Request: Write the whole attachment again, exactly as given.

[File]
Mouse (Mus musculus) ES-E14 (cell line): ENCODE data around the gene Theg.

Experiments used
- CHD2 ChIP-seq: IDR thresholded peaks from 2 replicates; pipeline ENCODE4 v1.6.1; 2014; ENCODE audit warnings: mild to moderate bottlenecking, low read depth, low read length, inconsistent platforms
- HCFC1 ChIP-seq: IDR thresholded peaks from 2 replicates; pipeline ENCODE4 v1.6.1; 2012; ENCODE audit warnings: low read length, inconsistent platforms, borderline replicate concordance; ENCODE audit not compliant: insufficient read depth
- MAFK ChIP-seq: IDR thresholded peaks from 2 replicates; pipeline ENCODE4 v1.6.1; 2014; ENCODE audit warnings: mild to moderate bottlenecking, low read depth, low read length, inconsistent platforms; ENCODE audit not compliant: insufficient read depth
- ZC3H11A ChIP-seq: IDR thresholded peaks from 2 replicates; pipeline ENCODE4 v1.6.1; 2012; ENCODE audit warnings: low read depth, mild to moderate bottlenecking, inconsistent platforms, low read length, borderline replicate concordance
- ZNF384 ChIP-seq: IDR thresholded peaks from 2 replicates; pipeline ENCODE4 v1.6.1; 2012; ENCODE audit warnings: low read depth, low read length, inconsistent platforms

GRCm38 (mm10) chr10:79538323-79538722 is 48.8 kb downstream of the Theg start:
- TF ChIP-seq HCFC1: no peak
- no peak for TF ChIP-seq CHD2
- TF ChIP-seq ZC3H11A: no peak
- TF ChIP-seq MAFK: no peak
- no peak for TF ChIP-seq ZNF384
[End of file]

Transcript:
Mouse (Mus musculus) ES-E14 (cell line): ENCODE data around the gene Theg.

Experiments used
- CHD2 ChIP-seq: IDR thresholded peaks from 2 replicates; pipeline ENCODE4 v1.6.1; 2014; ENCODE audit warnings: mild to moderate bottlenecking, low read depth, low read length, inconsistent platforms
- HCFC1 ChIP-seq: IDR thresholded peaks from 2 replicates; pipeline ENCODE4 v1.6.1; 2012; ENCODE audit warnings: low read length, inconsistent platforms, borderline replicate concordance; ENCODE audit not compliant: insufficient read depth
- MAFK ChIP-seq: IDR thresholded peaks from 2 replicates; pipeline ENCODE4 v1.6.1; 2014; ENCODE audit warnings: mild to moderate bottlenecking, low read depth, low read length, inconsistent platforms; ENCODE audit not compliant: insufficient read depth
- ZC3H11A ChIP-seq: IDR thresholded peaks from 2 replicates; pipeline ENCODE4 v1.6.1; 2012; ENCODE audit warnings: low read depth, mild to moderate bottlenecking, inconsistent platforms, low read length, borderline replicate concordance
- ZNF384 ChIP-seq: IDR thresholded peaks from 2 replicates; pipeline ENCODE4 v1.6.1; 2012; ENCODE audit warnings: low read depth, low read length, inconsistent platforms

GRCm38 (mm10) chr10:79538323-79538722 is 48.8 kb downstream of the Theg start:
- TF ChIP-seq HCFC1: no peak
- no peak for TF ChIP-seq CHD2
- TF ChIP-seq ZC3H11A: no peak
- TF ChIP-seq MAFK: no peak
- no peak for TF ChIP-seq ZNF384